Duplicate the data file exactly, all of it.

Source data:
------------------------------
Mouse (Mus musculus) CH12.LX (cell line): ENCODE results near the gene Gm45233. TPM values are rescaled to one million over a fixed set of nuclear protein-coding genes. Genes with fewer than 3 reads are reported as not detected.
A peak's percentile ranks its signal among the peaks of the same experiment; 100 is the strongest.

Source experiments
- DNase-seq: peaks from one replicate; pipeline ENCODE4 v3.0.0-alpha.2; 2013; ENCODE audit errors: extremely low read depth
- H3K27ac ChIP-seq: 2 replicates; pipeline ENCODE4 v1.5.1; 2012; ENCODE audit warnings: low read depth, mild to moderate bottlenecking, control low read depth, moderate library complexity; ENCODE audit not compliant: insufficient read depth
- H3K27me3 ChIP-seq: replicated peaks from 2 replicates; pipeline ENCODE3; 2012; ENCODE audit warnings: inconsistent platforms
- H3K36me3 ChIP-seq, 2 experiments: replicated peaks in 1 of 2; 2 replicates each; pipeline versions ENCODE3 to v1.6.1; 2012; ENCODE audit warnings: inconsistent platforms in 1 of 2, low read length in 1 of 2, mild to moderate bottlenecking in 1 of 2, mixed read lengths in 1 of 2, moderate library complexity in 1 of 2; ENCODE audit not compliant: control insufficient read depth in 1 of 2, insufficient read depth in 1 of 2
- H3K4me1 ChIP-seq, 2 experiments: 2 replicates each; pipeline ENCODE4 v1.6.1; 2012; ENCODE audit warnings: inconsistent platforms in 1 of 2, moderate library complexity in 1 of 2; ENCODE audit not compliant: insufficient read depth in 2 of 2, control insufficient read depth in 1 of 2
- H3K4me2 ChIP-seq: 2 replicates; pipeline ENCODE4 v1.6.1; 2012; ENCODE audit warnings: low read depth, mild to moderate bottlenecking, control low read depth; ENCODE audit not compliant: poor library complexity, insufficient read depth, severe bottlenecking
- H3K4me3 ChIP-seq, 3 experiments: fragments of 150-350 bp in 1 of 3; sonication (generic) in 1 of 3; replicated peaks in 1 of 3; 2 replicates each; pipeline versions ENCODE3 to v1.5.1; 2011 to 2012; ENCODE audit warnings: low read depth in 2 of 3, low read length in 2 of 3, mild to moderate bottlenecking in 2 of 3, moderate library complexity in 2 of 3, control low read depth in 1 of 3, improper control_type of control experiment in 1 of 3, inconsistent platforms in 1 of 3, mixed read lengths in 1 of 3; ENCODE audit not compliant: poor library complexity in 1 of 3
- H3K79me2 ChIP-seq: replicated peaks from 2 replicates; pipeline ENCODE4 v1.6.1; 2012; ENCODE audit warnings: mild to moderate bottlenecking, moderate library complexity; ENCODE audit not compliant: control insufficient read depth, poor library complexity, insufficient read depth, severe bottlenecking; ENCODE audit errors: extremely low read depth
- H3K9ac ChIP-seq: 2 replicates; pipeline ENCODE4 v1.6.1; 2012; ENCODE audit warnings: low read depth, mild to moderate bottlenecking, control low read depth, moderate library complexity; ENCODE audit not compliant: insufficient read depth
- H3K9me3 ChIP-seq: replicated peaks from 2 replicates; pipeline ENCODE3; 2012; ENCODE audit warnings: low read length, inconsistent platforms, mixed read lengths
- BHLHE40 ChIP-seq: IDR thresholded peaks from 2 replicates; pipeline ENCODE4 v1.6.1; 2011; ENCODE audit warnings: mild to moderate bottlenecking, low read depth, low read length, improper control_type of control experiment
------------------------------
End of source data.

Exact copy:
Mouse (Mus musculus) CH12.LX (cell line): ENCODE results near the gene Gm45233. TPM values are rescaled to one million over a fixed set of nuclear protein-coding genes. Genes with fewer than 3 reads are reported as not detected.
A peak's percentile ranks its signal among the peaks of the same experiment; 100 is the strongest.

Source experiments
- DNase-seq: peaks from one replicate; pipeline ENCODE4 v3.0.0-alpha.2; 2013; ENCODE audit errors: extremely low read depth
- H3K27ac ChIP-seq: 2 replicates; pipeline ENCODE4 v1.5.1; 2012; ENCODE audit warnings: low read depth, mild to moderate bottlenecking, control low read depth, moderate library complexity; ENCODE audit not compliant: insufficient read depth
- H3K27me3 ChIP-seq: replicated peaks from 2 replicates; pipeline ENCODE3; 2012; ENCODE audit warnings: inconsistent platforms
- H3K36me3 ChIP-seq, 2 experiments: replicated peaks in 1 of 2; 2 replicates each; pipeline versions ENCODE3 to v1.6.1; 2012; ENCODE audit warnings: inconsistent platforms in 1 of 2, low read length in 1 of 2, mild to moderate bottlenecking in 1 of 2, mixed read lengths in 1 of 2, moderate library complexity in 1 of 2; ENCODE audit not compliant: control insufficient read depth in 1 of 2, insufficient read depth in 1 of 2
- H3K4me1 ChIP-seq, 2 experiments: 2 replicates each; pipeline ENCODE4 v1.6.1; 2012; ENCODE audit warnings: inconsistent platforms in 1 of 2, moderate library complexity in 1 of 2; ENCODE audit not compliant: insufficient read depth in 2 of 2, control insufficient read depth in 1 of 2
- H3K4me2 ChIP-seq: 2 replicates; pipeline ENCODE4 v1.6.1; 2012; ENCODE audit warnings: low read depth, mild to moderate bottlenecking, control low read depth; ENCODE audit not compliant: poor library complexity, insufficient read depth, severe bottlenecking
- H3K4me3 ChIP-seq, 3 experiments: fragments of 150-350 bp in 1 of 3; sonication (generic) in 1 of 3; replicated peaks in 1 of 3; 2 replicates each; pipeline versions ENCODE3 to v1.5.1; 2011 to 2012; ENCODE audit warnings: low read depth in 2 of 3, low read length in 2 of 3, mild to moderate bottlenecking in 2 of 3, moderate library complexity in 2 of 3, control low read depth in 1 of 3, improper control_type of control experiment in 1 of 3, inconsistent platforms in 1 of 3, mixed read lengths in 1 of 3; ENCODE audit not compliant: poor library complexity in 1 of 3
- H3K79me2 ChIP-seq: replicated peaks from 2 replicates; pipeline ENCODE4 v1.6.1; 2012; ENCODE audit warnings: mild to moderate bottlenecking, moderate library complexity; ENCODE audit not compliant: control insufficient read depth, poor library complexity, insufficient read depth, severe bottlenecking; ENCODE audit errors: extremely low read depth
- H3K9ac ChIP-seq: 2 replicates; pipeline ENCODE4 v1.6.1; 2012; ENCODE audit warnings: low read depth, mild to moderate bottlenecking, control low read depth, moderate library complexity; ENCODE audit not compliant: insufficient read depth
- H3K9me3 ChIP-seq: replicated peaks from 2 replicates; pipeline ENCODE3; 2012; ENCODE audit warnings: low read length, inconsistent platforms, mixed read lengths
- BHLHE40 ChIP-seq: IDR thresholded peaks from 2 replicates; pipeline ENCODE4 v1.6.1; 2011; ENCODE audit warnings: mild to moderate bottlenecking, low read depth, low read length, improper control_type of control experiment